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Think twice about posting that koala selfie, Instagram warns

instagram animal selfies warning endangered baby dolphin dies 003
Hernan Coria/Facebook
Remember that news story where beachgoers in Argentina reportedly plucked a young dolphin from the sea and passed it around for selfies (above) before it overheated and died? There was a similar incident at a zoo in China, too, where visitors handled a couple of peacocks for selfies, causing both to die of apparent fright.

As a result of incidents like these, Instagram is finally taking steps to make its users aware of the more sinister aspects of some animal photos on its service. 

The Facebook-owned company says it’s concerned about how some photographic efforts on its service might impact animals’ well being, and wants its users to consider how they interact with them.

As a result, Instagram will now present a “content advisory” message whenever someone searches for a hashtag “associated with harmful behavior to animals or the environment,” while at the same time reminding ‘grammers that “animal abuse and the sale of endangered animals or their parts are not allowed” on the service.

The hashtag list was developed in consultation with the World Wildlife Fund, TRAFFIC, an organization that helps to monitor wildlife trade, and World Animal Protection.

Instagram isn’t giving any specific examples of hashtags that will trigger the pop-up message, so it’s impossible to comment on its effectiveness at this early stage. However, we can already see that #koalaselfie, #slothselfie, and #monkeyselfie all trigger the message. At the time of writing, #dolphinselfie and #peacockselfie don’t.

Despite Instagram’s insistence that the “protection and safety of the natural world are important to us and our global community,” and that it’s “committed to fostering a safer, kinder world both on Instagram and beyond the app,” animal welfare advocates may be disappointed to discover that once the user has read the pop-up message, they can still choose to view the content. Alternatively, they can “learn more,” or cancel their search.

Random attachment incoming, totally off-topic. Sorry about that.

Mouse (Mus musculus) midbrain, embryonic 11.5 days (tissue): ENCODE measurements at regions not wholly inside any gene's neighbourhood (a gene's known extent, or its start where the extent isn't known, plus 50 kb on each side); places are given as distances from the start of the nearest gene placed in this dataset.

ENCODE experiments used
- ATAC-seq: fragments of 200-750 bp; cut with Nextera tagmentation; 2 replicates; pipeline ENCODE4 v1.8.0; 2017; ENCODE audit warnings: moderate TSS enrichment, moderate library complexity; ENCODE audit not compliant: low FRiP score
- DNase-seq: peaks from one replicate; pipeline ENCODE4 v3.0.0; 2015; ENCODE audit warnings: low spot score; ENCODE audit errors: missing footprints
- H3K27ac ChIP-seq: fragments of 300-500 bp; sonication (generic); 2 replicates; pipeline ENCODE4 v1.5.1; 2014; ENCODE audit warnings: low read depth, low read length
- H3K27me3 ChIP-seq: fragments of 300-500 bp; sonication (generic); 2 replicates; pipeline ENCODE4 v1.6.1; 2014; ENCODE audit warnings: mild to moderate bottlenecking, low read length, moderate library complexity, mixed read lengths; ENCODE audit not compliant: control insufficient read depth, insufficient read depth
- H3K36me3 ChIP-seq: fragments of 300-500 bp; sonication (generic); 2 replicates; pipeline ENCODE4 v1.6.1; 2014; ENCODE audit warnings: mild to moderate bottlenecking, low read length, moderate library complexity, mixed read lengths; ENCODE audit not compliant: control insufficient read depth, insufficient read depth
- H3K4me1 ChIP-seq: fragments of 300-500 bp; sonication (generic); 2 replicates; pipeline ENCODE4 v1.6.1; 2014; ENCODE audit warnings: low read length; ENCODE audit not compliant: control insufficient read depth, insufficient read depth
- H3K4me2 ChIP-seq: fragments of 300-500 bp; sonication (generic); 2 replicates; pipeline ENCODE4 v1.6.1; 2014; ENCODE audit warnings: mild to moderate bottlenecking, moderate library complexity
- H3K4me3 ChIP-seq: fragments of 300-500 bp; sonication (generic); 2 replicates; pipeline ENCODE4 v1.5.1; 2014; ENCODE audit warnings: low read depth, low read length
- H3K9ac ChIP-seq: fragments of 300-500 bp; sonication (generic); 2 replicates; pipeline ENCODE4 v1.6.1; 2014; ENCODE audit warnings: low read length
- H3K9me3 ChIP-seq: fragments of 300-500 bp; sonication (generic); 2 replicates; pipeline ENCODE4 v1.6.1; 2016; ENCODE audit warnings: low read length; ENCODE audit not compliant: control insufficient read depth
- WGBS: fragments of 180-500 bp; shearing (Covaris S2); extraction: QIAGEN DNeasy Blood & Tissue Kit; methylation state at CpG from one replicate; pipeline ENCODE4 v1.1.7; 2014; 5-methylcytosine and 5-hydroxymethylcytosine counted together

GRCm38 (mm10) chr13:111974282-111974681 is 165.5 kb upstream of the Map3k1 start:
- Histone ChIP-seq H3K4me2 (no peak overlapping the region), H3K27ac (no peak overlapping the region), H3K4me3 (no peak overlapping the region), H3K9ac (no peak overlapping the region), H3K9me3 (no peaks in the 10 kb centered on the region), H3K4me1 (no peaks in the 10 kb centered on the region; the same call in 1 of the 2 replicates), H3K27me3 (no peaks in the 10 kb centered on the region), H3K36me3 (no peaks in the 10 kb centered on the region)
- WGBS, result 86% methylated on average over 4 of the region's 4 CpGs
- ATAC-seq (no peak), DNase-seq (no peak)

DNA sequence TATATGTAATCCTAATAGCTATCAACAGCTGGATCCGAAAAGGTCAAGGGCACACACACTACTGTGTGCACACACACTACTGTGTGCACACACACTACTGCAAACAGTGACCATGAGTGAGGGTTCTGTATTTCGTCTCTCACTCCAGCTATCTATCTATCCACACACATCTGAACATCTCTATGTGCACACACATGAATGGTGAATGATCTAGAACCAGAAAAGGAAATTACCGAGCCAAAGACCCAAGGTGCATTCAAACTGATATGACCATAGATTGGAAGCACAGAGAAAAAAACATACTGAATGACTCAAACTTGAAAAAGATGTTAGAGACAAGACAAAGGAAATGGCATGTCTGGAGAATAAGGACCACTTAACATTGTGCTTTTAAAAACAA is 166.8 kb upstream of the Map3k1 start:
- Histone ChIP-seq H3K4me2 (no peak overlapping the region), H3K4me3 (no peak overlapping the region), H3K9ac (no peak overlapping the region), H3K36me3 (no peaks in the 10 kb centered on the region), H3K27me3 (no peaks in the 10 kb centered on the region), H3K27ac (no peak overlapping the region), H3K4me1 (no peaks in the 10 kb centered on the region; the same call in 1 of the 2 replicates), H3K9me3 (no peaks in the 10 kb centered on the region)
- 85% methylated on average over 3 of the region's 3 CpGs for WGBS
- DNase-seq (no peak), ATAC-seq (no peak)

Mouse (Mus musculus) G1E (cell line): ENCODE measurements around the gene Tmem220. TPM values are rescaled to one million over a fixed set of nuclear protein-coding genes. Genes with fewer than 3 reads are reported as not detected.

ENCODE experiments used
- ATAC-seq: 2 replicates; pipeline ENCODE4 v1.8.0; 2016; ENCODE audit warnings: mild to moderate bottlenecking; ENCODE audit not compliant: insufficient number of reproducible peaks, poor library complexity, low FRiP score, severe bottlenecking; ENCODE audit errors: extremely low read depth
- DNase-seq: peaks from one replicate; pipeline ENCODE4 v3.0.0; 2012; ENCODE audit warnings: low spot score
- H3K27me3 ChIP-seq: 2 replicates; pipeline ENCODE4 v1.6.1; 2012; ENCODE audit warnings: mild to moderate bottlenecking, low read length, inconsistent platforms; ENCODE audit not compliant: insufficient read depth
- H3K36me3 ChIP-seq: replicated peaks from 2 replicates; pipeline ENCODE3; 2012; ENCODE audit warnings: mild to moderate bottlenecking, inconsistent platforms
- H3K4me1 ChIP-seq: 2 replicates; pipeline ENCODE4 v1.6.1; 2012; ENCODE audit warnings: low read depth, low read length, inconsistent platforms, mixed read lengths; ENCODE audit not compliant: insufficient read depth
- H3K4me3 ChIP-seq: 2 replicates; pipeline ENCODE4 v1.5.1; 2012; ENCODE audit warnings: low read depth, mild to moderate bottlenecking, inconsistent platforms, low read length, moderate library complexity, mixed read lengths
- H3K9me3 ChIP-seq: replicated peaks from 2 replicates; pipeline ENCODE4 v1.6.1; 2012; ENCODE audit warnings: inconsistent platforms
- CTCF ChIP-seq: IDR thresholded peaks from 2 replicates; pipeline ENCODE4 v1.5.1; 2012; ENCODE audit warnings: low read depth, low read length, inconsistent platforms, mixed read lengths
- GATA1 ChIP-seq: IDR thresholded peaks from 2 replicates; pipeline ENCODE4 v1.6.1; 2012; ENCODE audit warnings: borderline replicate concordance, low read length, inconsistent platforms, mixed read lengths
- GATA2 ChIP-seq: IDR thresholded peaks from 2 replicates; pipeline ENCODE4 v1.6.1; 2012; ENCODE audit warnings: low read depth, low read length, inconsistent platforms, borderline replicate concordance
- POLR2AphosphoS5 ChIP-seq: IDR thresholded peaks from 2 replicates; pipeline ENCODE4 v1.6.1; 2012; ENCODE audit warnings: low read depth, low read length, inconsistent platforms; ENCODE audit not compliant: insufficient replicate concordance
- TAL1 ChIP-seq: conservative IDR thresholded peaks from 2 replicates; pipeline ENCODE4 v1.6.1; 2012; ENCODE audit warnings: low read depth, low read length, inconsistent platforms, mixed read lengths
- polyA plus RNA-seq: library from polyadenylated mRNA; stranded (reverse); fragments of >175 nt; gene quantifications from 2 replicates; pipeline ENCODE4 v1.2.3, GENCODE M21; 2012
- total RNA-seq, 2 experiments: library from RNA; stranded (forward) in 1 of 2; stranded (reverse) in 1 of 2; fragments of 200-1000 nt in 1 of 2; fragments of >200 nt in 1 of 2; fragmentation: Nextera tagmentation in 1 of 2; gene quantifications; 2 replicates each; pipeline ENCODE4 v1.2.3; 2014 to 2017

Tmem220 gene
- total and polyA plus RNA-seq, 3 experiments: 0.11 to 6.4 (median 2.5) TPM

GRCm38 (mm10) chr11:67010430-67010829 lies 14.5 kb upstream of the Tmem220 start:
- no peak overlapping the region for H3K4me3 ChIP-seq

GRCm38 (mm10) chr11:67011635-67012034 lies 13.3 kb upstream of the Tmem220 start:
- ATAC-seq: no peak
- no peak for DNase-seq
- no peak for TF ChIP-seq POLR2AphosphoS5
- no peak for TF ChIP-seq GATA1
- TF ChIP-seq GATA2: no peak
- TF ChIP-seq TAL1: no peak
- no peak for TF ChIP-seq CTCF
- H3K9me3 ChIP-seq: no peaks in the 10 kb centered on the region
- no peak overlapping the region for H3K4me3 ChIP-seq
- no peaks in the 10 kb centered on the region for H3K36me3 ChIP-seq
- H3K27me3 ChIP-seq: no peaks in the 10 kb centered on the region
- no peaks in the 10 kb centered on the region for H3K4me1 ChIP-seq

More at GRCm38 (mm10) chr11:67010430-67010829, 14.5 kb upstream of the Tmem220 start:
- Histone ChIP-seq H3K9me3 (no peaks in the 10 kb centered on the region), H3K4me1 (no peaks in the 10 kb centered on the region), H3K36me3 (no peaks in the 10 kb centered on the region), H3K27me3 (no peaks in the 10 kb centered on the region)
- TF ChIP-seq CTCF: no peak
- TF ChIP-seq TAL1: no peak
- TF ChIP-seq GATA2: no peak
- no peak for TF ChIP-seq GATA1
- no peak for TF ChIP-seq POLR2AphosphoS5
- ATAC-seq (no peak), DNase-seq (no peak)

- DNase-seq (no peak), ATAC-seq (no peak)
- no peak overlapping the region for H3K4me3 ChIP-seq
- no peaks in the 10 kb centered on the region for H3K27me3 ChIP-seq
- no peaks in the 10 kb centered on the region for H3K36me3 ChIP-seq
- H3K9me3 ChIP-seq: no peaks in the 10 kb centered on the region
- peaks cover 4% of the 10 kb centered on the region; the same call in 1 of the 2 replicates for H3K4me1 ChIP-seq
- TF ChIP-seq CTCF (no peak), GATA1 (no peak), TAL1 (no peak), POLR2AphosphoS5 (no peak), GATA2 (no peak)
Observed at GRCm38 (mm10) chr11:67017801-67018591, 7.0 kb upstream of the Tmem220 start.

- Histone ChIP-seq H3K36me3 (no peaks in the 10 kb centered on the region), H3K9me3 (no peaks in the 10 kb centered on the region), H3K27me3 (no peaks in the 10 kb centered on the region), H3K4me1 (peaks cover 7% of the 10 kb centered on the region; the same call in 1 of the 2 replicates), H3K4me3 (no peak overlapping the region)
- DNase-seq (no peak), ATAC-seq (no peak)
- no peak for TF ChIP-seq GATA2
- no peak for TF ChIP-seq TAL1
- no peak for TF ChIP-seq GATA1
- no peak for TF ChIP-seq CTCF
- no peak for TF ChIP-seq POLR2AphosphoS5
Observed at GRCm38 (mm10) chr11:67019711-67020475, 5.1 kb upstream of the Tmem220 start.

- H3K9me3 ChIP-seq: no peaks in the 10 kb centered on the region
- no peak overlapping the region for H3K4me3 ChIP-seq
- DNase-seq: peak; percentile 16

According to National Geographic (NG), Instagram was prompted to take action after an investigation by NG and World Animal Protection into the growing industry of problematic wildlife tourism in the Amazon found “animals being illegally captured from the rain forest, kept in cages, and hauled out for well-meaning tourists to hold and take selfies with.”

Cassandra Koenen of World Animal Protection told NG she hopes the warnings will cause those using Instagram to take a moment to consider the kind of content they’re searching for. “If someone’s behavior is interrupted, hopefully they’ll think, ‘Maybe there’s something more here,’ or, ‘Maybe I shouldn’t just automatically like something or forward something or repost something if Instagram is saying to me there’s a problem with this photo.’” It might also make users think twice about taking such pictures themselves, an act that brings with it its own risks and dangers.

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